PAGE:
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14 May 2019 | Story Thabo Kessah | Photo Tsepo Moeketsi
Prof Ashafa
Prof Ashafa’s research documents plants used by the Basotho in the management of different ailments.

The Phytomedicine and Phytopharmacology Research Programme (PPRP) in the Department of Plant Sciences on the Qwaqwa Campus researches the biological effects of medicinal plants used in the folkloric medicine of the Eastern Free State, particularly to explore the values and contribution of indigenous knowledge systems (IKS) towards broader scientific research. This is according to the programme’s principal investigator and researcher, NRF C2-rated researcher, Professor Anofi Ashafa. 

 “Our research is mainly aimed at documenting plants used by the Basotho in the management of different ailments and to further discover, isolate, and purify active phytoconstituents that are responsible for disease curation or amelioration, thereby assisting in the global promotion of accessible and affordable medication in developing countries,” said Prof Ashafa. 

Since 2012, the PPRP has worked extensively on Basotho medicinal plants (BMP) used as antimicrobials, antioxidants, antidiabetics, antitubercular, anticancer, anthelmintic, and antidiarrheal agents, starting from biological activities up to the  evaluation of the toxicity of these plants for the kidney, liver, and heart functions in order to establish safe dosage parameters. These activities have led to the discovery of four potent antidiabetic biomolecules that are awaiting the processes of patency and commercialisation. Additional outputs include 104 published peer-reviewed articles , 7 postdoctoral fellows, 6 PhDs, 9 master’s, and 16 honours graduates. 

“Our research informs teaching and the development of expertise in ethnobotany, 
phytomedicine, and phytopharmacology in order to contribute to the National Development Plan (NDP) through human capacity development, skills, and knowledge transfer.

The group is also investigating some medicinal plants on the endangered red list of the South African National Biodiversity Institute (SANBI), through micropropagation and field trials as well as proposing conservation strategies to preserve these valuable species.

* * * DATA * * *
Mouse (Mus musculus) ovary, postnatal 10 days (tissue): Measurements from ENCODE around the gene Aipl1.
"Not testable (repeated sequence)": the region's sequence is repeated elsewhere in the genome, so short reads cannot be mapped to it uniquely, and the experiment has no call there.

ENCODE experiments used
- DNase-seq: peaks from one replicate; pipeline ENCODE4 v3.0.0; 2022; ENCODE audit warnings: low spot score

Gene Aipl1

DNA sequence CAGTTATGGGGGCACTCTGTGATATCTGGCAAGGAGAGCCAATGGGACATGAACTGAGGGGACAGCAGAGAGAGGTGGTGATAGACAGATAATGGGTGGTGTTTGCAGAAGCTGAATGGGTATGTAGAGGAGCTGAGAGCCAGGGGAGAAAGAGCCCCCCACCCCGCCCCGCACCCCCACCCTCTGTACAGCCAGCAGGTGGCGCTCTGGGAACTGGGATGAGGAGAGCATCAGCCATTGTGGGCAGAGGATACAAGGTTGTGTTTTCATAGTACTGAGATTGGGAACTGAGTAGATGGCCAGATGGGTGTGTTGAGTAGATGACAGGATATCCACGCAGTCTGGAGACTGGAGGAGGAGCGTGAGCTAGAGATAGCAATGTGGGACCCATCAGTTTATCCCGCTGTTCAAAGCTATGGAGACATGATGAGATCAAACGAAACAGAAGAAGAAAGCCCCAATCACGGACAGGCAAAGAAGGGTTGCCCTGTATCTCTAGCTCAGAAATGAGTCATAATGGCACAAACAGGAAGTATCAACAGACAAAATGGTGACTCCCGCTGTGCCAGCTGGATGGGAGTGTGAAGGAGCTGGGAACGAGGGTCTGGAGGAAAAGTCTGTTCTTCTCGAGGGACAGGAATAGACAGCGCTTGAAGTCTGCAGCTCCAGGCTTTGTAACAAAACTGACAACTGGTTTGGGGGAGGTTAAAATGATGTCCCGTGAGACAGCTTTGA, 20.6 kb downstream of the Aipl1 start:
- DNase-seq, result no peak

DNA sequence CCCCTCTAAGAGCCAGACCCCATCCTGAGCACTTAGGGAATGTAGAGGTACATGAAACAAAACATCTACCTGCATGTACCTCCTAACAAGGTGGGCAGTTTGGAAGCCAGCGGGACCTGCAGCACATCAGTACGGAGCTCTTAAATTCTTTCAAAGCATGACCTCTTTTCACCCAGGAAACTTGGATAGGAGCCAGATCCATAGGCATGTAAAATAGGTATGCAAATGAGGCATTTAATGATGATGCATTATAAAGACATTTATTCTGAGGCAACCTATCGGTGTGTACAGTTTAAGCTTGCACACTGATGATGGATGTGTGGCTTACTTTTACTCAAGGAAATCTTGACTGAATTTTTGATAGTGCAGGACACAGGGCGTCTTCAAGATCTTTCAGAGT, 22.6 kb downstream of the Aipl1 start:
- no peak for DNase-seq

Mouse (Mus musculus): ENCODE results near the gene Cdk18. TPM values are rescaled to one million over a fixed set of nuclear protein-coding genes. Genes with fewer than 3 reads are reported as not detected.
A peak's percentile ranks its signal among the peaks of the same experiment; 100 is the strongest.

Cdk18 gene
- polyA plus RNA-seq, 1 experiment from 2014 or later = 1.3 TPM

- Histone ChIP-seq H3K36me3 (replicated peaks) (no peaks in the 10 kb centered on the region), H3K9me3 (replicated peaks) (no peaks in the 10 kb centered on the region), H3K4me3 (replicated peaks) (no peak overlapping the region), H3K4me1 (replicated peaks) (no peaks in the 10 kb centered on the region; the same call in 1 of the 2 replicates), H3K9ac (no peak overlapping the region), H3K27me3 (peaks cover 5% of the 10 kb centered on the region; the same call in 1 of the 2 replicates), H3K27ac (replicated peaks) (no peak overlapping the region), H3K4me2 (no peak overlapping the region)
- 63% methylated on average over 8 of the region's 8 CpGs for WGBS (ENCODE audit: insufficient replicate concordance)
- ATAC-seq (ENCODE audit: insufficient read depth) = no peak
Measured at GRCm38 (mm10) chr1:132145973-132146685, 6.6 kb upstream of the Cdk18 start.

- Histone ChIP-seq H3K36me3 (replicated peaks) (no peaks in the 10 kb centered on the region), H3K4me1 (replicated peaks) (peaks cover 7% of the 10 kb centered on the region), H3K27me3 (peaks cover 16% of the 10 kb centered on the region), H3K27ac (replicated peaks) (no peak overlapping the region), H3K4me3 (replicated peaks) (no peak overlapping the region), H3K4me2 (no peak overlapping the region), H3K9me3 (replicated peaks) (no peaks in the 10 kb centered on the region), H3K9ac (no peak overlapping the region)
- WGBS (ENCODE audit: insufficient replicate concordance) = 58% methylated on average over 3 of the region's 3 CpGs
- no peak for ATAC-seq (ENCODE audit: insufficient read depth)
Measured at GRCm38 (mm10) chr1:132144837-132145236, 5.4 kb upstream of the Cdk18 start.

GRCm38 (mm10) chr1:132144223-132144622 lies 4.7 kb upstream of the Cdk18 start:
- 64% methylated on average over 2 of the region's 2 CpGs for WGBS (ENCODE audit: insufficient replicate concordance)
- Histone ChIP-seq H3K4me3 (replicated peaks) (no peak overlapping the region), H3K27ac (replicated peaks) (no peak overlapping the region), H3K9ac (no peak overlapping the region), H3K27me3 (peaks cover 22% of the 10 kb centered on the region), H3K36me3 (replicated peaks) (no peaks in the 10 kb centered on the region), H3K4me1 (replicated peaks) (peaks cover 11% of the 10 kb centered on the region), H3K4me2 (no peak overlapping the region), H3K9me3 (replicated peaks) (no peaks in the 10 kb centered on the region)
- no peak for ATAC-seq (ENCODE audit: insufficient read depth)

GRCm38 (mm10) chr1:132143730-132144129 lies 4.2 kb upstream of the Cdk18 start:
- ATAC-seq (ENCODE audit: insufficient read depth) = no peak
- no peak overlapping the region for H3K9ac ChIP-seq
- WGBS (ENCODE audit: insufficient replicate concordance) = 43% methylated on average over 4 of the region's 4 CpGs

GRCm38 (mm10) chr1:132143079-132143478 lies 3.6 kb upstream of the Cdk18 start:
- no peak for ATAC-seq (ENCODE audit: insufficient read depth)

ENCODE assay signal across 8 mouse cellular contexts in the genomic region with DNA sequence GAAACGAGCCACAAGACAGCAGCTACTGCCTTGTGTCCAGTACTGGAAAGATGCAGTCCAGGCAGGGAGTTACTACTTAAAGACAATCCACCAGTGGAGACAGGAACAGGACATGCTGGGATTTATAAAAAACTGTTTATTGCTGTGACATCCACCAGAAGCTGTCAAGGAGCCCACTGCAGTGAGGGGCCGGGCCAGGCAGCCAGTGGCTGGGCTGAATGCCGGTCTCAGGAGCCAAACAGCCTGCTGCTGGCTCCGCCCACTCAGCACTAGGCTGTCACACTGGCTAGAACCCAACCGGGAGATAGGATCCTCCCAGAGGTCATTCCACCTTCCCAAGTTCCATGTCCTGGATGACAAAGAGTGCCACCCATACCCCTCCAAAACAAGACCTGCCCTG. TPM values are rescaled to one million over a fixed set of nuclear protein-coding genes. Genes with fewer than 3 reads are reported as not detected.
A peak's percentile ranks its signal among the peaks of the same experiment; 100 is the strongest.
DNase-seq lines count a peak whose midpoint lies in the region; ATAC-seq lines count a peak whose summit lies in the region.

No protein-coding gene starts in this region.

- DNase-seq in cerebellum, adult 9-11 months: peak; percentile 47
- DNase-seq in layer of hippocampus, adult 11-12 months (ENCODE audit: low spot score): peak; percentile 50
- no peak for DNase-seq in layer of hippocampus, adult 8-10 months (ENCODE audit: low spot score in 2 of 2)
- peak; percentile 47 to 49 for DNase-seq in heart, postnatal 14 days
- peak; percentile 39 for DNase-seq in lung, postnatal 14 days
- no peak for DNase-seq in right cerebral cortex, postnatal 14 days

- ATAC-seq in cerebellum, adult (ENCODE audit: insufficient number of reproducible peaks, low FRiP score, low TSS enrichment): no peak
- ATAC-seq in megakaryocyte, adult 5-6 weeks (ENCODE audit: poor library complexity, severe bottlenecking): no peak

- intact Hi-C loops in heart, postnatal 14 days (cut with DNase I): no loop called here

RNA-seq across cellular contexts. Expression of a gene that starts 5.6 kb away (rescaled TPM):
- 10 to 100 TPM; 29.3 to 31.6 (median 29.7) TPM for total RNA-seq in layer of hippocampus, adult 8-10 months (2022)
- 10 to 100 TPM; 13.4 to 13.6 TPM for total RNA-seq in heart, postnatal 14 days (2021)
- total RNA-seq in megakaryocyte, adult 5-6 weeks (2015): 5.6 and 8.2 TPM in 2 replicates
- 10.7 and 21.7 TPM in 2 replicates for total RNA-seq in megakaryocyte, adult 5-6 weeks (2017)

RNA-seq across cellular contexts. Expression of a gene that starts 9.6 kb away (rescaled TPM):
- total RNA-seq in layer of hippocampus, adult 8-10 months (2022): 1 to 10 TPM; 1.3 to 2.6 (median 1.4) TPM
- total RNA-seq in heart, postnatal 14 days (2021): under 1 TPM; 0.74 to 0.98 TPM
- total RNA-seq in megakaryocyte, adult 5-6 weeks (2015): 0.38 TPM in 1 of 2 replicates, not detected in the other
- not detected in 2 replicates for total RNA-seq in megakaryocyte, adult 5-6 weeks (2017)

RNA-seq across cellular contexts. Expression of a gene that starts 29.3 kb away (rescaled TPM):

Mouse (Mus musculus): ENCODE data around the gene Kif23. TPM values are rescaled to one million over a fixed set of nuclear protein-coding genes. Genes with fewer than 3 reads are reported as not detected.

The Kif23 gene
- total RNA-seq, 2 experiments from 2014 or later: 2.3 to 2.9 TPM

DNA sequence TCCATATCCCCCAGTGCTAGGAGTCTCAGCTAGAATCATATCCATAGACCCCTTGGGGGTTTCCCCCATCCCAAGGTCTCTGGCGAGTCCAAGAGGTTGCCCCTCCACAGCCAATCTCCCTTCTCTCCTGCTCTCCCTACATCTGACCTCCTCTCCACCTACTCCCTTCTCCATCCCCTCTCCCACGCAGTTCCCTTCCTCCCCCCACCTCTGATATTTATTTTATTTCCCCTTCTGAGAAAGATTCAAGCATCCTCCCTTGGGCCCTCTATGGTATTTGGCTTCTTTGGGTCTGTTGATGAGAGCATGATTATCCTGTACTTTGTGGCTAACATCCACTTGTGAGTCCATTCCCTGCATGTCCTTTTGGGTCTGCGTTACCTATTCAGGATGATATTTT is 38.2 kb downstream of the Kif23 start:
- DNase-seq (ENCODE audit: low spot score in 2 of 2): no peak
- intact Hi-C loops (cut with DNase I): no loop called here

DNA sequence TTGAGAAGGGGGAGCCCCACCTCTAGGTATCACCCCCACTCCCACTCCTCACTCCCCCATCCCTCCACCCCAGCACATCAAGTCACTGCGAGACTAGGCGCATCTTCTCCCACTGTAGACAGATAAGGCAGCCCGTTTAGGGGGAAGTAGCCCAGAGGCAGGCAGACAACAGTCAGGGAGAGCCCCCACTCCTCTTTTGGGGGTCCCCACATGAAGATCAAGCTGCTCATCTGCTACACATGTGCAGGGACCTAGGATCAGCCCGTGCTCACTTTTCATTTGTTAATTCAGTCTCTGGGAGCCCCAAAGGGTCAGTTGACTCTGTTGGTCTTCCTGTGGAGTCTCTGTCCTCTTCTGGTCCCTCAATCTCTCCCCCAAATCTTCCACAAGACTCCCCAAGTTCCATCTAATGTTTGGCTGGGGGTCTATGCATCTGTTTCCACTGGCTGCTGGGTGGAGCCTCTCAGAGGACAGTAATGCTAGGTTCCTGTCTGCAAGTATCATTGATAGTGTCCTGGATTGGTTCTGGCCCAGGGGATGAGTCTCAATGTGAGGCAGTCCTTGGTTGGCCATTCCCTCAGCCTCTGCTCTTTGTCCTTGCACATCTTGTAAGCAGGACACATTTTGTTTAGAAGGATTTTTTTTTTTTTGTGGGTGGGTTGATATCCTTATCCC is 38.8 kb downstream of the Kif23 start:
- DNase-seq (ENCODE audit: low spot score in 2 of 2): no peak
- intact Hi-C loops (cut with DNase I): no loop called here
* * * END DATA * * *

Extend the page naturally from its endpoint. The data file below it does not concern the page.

The PPRP consists of postdoctoral fellows, PhD, master’s, and honours students and research is done in collaboration with several local and international universities as well as the Agricultural Research Council of South Africa. 


News Archive

‘Celebrating the music of our times’
2013-07-15



Esemble Trans.Z
15 July 2013

Programme (pdf)

The Odeion School of Music (OSM) is hosting New Music Week from 17 to 20 July 2013, celebrating the music of our times. Ensembles such as the OSM Camerata, the Odeion String Quartet, Esemble Trans.Z and the New Music Ensemble from NWU are scheduled to perform. They will perform during two gala concerts on 19 and 20 July 2013.

Workshops and lectures will also be presented during the week. One of these, Sound in Motion, will be presented by Esemble Trans.Z. This music improvisation workshop is presented in the form of a soundtrack for a silent film. The objective is an attempt to educate students about the technical and musical concepts related to New Music by means of free composition and mapped improvisation. Each member of Ensemble Trans.Z will be assigned to a group ofstudents according to their instrument of choice. Given a certain amount of time to learn and practice the techniques taught, students will have the opportunity to create a soundtrack for a short silent film.

See attached programme for details about workshops and lectures to be presented.

The following admission fee will be charged for the gala concerts:

R110 – Adults

R70 – Pensioners, students and learners.

Tickets are available at Computicket or at the door.

Enquries: Ninette Pretorius at PretoriusN@ufs.ac.za

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